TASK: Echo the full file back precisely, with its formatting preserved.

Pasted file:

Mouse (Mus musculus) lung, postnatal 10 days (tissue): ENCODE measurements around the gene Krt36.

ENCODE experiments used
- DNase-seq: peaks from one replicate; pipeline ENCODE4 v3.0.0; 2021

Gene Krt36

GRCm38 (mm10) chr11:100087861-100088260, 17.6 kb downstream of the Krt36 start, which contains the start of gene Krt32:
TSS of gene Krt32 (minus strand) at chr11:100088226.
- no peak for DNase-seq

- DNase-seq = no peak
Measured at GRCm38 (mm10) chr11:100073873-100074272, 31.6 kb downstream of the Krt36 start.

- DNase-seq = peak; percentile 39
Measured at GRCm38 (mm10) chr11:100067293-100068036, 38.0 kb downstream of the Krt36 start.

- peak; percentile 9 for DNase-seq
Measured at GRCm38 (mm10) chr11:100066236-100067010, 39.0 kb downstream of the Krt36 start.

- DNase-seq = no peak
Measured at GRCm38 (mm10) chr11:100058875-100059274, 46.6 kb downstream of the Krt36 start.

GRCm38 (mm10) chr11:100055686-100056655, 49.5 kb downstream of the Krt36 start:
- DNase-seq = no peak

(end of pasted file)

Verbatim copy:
Mouse (Mus musculus) lung, postnatal 10 days (tissue): ENCODE measurements around the gene Krt36.

ENCODE experiments used
- DNase-seq: peaks from one replicate; pipeline ENCODE4 v3.0.0; 2021

Gene Krt36

GRCm38 (mm10) chr11:100087861-100088260, 17.6 kb downstream of the Krt36 start, which contains the start of gene Krt32:
TSS of gene Krt32 (minus strand) at chr11:100088226.
- no peak for DNase-seq

- DNase-seq = no peak
Measured at GRCm38 (mm10) chr11:100073873-100074272, 31.6 kb downstream of the Krt36 start.

- DNase-seq = peak; percentile 39
Measured at GRCm38 (mm10) chr11:100067293-100068036, 38.0 kb downstream of the Krt36 start.

- peak; percentile 9 for DNase-seq
Measured at GRCm38 (mm10) chr11:100066236-100067010, 39.0 kb downstream of the Krt36 start.

- DNase-seq = no peak
Measured at GRCm38 (mm10) chr11:100058875-100059274, 46.6 kb downstream of the Krt36 start.

GRCm38 (mm10) chr11:100055686-100056655, 49.5 kb downstream of the Krt36 start:
- DNase-seq = no peak